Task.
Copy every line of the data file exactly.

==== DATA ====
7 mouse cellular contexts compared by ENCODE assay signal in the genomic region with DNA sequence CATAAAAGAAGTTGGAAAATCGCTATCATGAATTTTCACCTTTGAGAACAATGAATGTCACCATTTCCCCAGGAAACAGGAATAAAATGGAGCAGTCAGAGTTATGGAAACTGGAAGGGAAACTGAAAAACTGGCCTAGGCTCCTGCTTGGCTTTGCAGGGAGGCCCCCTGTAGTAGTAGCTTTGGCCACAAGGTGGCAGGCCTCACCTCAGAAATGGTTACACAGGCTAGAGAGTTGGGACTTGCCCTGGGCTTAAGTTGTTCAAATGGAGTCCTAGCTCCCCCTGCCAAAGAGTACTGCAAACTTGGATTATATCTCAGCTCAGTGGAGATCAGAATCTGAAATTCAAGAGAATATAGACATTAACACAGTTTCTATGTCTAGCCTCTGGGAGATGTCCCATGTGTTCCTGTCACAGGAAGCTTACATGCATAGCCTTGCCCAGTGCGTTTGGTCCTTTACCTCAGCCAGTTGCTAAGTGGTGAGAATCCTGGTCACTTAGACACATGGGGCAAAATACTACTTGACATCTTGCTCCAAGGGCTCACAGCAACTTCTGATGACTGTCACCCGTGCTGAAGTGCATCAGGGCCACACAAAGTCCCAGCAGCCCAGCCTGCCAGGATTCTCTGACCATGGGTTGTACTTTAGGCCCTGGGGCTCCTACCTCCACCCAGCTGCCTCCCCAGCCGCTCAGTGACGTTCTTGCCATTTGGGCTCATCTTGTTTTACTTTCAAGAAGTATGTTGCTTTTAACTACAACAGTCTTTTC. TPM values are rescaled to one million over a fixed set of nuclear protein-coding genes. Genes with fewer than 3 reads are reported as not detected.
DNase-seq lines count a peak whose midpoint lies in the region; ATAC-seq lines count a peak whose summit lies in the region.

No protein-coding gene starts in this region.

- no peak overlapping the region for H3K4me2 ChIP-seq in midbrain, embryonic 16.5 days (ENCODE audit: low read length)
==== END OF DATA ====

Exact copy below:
7 mouse cellular contexts compared by ENCODE assay signal in the genomic region with DNA sequence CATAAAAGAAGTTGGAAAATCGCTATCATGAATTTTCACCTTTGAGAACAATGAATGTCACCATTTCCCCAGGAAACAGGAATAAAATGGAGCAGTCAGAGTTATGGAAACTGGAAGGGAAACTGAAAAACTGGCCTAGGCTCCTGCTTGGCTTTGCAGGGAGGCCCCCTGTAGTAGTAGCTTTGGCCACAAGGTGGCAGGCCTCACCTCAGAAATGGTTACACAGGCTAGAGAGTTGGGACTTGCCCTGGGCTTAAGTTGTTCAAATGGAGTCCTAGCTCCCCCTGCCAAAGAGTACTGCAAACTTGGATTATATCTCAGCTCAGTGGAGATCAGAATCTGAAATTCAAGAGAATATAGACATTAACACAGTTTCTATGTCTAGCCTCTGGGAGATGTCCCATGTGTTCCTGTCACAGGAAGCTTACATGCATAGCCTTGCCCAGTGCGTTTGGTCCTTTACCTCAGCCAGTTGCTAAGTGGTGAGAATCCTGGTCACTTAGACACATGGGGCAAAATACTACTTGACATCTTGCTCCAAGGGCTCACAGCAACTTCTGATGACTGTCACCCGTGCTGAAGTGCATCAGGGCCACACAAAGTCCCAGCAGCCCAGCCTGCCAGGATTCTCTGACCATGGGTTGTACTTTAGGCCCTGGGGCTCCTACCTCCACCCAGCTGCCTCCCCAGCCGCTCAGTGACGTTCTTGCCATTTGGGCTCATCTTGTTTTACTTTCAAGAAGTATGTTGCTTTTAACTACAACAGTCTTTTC. TPM values are rescaled to one million over a fixed set of nuclear protein-coding genes. Genes with fewer than 3 reads are reported as not detected.
DNase-seq lines count a peak whose midpoint lies in the region; ATAC-seq lines count a peak whose summit lies in the region.

No protein-coding gene starts in this region.

- no peak overlapping the region for H3K4me2 ChIP-seq in midbrain, embryonic 16.5 days (ENCODE audit: low read length)